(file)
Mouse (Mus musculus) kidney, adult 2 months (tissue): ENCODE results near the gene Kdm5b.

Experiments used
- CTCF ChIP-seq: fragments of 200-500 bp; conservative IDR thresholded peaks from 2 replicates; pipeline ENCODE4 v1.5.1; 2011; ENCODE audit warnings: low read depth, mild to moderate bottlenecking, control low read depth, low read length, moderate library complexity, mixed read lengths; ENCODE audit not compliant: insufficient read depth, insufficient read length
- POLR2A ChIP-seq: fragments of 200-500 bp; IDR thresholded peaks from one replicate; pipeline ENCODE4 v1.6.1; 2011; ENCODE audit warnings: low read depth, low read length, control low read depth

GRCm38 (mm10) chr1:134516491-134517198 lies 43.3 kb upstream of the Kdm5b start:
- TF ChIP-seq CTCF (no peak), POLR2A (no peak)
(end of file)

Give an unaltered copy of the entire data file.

Mouse (Mus musculus) kidney, adult 2 months (tissue): ENCODE results near the gene Kdm5b.

Experiments used
- CTCF ChIP-seq: fragments of 200-500 bp; conservative IDR thresholded peaks from 2 replicates; pipeline ENCODE4 v1.5.1; 2011; ENCODE audit warnings: low read depth, mild to moderate bottlenecking, control low read depth, low read length, moderate library complexity, mixed read lengths; ENCODE audit not compliant: insufficient read depth, insufficient read length
- POLR2A ChIP-seq: fragments of 200-500 bp; IDR thresholded peaks from one replicate; pipeline ENCODE4 v1.6.1; 2011; ENCODE audit warnings: low read depth, low read length, control low read depth

GRCm38 (mm10) chr1:134516491-134517198 lies 43.3 kb upstream of the Kdm5b start:
- TF ChIP-seq CTCF (no peak), POLR2A (no peak)